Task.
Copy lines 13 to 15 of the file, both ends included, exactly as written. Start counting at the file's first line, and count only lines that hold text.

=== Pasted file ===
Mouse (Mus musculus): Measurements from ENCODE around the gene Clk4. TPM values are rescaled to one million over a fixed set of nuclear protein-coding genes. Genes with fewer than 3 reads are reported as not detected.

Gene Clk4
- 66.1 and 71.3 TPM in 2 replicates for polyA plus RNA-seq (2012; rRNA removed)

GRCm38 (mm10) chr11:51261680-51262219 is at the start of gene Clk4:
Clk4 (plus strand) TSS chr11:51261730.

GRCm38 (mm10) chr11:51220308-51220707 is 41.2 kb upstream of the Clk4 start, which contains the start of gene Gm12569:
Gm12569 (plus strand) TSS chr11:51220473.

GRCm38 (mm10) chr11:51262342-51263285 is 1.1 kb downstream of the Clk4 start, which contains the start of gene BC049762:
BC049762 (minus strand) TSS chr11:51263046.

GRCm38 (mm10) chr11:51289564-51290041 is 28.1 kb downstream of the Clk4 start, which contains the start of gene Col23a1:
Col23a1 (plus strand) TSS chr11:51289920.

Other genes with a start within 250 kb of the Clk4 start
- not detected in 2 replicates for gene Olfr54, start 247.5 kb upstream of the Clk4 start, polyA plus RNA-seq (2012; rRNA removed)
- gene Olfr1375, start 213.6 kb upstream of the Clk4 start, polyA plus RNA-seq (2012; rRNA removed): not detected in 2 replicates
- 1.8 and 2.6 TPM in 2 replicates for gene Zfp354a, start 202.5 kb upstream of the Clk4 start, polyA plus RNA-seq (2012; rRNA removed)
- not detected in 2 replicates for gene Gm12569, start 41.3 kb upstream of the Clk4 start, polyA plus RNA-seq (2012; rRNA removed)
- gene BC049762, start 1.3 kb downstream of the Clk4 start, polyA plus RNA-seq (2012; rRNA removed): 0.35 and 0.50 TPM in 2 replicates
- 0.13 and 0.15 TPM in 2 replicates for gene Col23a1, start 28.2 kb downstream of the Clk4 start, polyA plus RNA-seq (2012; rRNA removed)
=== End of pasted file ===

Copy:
- not detected in 2 replicates for gene Olfr54, start 247.5 kb upstream of the Clk4 start, polyA plus RNA-seq (2012; rRNA removed)
- gene Olfr1375, start 213.6 kb upstream of the Clk4 start, polyA plus RNA-seq (2012; rRNA removed): not detected in 2 replicates
- 1.8 and 2.6 TPM in 2 replicates for gene Zfp354a, start 202.5 kb upstream of the Clk4 start, polyA plus RNA-seq (2012; rRNA removed)